Saturday, February 28, 2009

Challenge Two - State Design Pattern

In Programming Without Ifs Challenge One we identified the varying behavior which depended on the state of the calculator, and abstracted it with the introduction of a Strategy Design Pattern. Then when the calculator switched from the pre-operator mode to the post-operator mode, the calculator model also switched to the appropriate strategy. Thus, the calculator model was not kept in a state of ignorance. It didn't need to employ conditional logic to ask itself what state it was in to decide what to do - it already knew. The logic for switching between the strategies, ie., knowing when a change of state occurred and what to do about it, stayed on the calculator model. Our refactoring just implemented it in a different way. In Programming Without Ifs Challenge Two, we use the State Design Pattern, which moves the knowledge for what to do to the classes that characterize the state machine. Challenge Two involves programming a stopwatch.

Consider the scheme of the stopwatch interface shown below.

The stopwatch is started by clicking on the Start/Stop button. The watch is started as evidenced by the time label and the 'HOLD' button is activated. The watch can now be stopped or suspended as shown in the figure below.

The suspended mode is for timing splits. By clicking on the 'HOLD' button again, the watch will catch up to it's original timing and subsequent suspensions can again occur indefinitely. The watch can be stopped by clicking on 'START/STOP' from either the suspended mode or the running mode. After stopping the watch, the 'RESET' button will be activated as shown below.

After clicking on 'RESET' the watch will return to its starting mode as shown in the first schematic. A state diagram for the stopwatch is shown below.

Download for the code for the stopwatch with conditional logic and refactor such that no conditional logic is used to manage the state dependencies of the application. It may be necessary to create more states than shown in the state diagram above.

Tuesday, February 24, 2009

Challenge One Answer & Discussion

To follow the discussion, download the refactored code from here.

In the refactored SwingCalculatorWithoutIfs, the conditional logic originally encountered in the JFrame is now replaced by giving to each button the responsibility for listening to itself. In general this is a good practice for GUI design. The frame or panel holding the components shouldn’t bear the responsibility for determining what is happening such as which button has been selected and hence, what method to invoke. These types of responsibilities are the domain of the objects themselves. Thus the buttons now have the responsibility for knowing when they’ve been selected and also what to do after they’ve been selected.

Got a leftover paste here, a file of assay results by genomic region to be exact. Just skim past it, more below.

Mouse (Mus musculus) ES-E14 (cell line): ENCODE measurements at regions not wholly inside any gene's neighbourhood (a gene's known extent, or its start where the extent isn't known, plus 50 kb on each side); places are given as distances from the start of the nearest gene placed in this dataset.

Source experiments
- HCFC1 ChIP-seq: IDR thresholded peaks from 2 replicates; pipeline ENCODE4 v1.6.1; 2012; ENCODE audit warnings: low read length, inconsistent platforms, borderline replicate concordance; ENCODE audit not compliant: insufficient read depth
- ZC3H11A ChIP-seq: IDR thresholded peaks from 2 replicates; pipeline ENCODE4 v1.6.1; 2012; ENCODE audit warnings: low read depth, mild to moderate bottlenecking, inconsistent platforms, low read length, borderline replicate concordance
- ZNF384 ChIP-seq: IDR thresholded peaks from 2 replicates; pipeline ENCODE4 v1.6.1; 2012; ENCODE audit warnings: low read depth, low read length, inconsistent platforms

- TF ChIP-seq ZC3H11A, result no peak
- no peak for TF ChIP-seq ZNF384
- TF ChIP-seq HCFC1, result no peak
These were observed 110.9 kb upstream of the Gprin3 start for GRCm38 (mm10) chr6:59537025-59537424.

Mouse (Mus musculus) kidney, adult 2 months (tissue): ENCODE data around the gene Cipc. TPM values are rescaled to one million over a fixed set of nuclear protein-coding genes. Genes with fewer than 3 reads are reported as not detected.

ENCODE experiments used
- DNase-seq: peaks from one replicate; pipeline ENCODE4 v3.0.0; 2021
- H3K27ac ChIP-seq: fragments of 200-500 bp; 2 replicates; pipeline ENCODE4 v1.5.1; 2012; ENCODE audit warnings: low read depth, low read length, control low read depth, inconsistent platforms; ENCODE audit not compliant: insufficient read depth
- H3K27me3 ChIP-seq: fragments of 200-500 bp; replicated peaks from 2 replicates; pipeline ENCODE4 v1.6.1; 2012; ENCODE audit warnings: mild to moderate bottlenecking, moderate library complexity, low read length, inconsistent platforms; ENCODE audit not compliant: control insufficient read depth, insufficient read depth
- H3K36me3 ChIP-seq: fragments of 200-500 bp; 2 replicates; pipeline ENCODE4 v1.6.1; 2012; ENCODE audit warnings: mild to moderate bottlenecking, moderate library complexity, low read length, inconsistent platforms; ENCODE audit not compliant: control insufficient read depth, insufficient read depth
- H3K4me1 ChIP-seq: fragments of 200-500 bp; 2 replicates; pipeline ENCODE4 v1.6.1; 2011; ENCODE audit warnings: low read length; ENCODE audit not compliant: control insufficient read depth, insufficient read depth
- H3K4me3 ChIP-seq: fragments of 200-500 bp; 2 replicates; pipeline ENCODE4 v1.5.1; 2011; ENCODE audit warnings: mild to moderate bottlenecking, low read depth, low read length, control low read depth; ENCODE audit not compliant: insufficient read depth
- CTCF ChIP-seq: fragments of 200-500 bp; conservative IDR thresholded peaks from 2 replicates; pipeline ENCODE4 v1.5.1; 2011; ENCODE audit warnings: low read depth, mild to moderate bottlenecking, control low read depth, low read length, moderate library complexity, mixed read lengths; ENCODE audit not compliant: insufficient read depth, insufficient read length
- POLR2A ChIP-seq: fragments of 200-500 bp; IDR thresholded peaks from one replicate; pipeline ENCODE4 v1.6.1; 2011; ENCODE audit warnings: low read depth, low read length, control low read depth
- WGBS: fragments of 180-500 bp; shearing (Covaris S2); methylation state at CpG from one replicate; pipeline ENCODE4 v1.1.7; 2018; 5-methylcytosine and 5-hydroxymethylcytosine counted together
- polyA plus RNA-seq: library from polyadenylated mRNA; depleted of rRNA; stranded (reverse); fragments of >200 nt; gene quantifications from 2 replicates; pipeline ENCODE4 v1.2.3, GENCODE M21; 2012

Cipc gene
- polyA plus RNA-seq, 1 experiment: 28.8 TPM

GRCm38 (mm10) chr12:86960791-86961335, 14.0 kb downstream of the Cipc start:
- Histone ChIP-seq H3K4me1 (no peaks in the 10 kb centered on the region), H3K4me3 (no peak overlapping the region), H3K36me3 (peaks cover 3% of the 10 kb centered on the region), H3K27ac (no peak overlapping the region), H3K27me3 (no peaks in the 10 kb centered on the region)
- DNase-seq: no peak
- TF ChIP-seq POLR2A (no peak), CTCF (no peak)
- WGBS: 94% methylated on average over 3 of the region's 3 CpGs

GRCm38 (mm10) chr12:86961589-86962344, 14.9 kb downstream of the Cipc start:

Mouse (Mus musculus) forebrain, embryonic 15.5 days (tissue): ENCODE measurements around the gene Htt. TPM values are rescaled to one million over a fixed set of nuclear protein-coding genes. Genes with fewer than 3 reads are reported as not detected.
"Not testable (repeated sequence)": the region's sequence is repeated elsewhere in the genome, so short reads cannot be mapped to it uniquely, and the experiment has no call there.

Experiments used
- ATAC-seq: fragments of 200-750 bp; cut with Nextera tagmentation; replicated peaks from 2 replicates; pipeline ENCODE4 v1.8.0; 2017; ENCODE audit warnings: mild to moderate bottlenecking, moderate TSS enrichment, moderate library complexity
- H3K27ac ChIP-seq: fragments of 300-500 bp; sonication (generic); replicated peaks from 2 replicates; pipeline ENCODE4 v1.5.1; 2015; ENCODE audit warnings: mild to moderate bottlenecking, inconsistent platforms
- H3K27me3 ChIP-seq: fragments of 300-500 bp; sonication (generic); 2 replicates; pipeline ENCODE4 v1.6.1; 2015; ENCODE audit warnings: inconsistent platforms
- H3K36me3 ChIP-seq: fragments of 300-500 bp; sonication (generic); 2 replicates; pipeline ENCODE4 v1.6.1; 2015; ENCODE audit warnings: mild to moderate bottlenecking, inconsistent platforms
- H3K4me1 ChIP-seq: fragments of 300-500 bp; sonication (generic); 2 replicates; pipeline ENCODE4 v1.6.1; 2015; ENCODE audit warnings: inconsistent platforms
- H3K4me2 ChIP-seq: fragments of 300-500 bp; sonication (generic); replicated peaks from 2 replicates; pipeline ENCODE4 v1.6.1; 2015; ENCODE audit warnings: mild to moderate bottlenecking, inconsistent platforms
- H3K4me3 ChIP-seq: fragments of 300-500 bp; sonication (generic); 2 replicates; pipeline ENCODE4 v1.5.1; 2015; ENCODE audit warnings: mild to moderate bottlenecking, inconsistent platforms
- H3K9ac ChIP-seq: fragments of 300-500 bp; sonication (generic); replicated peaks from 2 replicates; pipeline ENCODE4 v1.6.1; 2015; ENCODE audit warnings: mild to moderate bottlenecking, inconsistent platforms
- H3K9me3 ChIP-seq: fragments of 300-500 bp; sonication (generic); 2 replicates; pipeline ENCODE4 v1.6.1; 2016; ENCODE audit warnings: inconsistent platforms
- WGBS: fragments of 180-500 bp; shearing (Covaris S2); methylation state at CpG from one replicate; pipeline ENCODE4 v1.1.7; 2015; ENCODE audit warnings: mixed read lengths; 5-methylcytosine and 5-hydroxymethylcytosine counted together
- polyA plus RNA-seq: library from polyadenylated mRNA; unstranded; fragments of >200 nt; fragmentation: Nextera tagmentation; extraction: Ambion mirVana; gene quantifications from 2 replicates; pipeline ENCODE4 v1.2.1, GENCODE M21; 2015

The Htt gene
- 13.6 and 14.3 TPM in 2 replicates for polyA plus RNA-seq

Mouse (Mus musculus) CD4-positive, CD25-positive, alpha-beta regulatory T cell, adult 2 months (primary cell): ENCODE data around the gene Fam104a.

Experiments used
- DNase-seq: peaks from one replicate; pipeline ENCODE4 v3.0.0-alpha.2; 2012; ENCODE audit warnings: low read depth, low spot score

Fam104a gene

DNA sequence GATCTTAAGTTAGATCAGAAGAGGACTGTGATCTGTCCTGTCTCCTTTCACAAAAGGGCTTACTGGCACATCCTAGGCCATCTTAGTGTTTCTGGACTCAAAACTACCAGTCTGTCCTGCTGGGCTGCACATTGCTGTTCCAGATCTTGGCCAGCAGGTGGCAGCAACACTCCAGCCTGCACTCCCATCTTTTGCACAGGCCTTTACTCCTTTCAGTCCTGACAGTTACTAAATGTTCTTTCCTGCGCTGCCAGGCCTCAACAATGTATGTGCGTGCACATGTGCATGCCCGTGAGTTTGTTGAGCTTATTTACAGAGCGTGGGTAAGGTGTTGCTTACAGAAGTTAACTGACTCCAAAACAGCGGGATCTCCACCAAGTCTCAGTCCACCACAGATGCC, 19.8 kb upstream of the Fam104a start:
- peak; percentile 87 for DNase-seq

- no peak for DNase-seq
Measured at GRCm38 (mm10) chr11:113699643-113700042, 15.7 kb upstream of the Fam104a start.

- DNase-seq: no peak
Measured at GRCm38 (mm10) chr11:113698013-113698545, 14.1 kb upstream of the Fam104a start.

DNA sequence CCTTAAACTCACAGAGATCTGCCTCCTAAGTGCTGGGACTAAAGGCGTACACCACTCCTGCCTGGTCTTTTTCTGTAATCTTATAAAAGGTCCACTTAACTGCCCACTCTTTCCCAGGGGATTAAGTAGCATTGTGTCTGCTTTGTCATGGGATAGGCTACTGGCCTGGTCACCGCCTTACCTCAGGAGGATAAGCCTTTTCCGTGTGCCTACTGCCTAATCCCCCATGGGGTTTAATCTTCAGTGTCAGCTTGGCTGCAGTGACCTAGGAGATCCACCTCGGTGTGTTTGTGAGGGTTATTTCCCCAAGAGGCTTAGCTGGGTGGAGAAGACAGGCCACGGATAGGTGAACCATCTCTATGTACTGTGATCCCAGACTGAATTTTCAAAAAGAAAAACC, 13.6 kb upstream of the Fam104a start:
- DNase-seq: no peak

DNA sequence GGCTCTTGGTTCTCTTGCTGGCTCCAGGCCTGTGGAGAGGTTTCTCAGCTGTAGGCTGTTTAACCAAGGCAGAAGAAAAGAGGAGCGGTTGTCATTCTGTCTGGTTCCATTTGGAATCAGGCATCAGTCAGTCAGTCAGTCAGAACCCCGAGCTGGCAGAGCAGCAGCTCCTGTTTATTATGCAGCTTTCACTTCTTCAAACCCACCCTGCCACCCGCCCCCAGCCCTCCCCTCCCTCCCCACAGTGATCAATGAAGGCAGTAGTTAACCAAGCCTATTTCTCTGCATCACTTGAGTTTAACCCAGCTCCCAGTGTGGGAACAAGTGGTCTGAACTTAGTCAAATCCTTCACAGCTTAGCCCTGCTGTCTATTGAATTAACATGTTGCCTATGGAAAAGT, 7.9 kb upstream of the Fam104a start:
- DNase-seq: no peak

The second location where conditional logic was employed was in the CalculatorModel class itself. When numbers are entered into the calculator, it must be known whether the computation is in the pre-operator or post-operator mode. In the CalculatorModel class, the numberHit method is invoked whenever a number button has been hit by the user. Conditional logic is used to determine which mode the calculator is in, the pre-operator or the post-operator mode. A purist may argue that the use of any conditional logic statement violates a rule of object-oriented programming - that a method should only do one thing. Any conditional logic structure does at least two things: (1) determine the state of the Boolean conditional; and (2) do what needs to be done pending the result. Another way to think about this is to consider that whenever an object needs to ask itself, “What state am I in?” one must wonder why the object didn’t determine what it was to do when the state variable was changed. Why is it necessary to go back in time? Why is the object ignorant of both the state it is currently in and even worse, what to do about it? In the CalculatorModel class, the solution was to use a Strategy Design Pattern.

In the words of Shalloway (2005) we “find what varies and encapsulate it.” Although this sentiment appeared in the classic “Gang-of-Four” book (Gamma, 1990), it was Shalloway who stated the commonly used adage noted above. What’s varying here? The behavior of the numberHit method, depending on the mode the calculator is in. So, we create an interface named CalculatorStrategy that abstracts the numberHit method and we create two classes, PreOperatorStrategy and PostOperatorStrategy that provide concrete implementations for the method’s behavior in pre-operator and post-operator modes, respectively. In addition to instantiating these two strategies as CalculatorStrategy types, I also create a reference to a CalculatorStrategy type named currentStrategy. This will be set to whatever strategy is appropriate as determined by the changes in state of the CalculatorModel class. To complete the control of the strategy implementation, we include statements in the rememberOperator method, which is invoked when an operator button is hit, and the reset method, which is invoked when the equals button is hit, to assign the appropriate strategy to the currentStrategy. Now, we refactor the numberHit method in the CalculatorModel to invoke currentStrategy.numberHit and since the currentStrategy has already been adjusted to behave according to whatever state the calculator is in, there is no need to inquire as to its own state. The numberHit method is now loosely coupled to the implementation of the behaviors. The numberHit method doesn’t know how it is being implemented, it only knows that it is invoking a numberHit method on a CalculatorStrategy type class and therefore, the numberHit method must be implemented.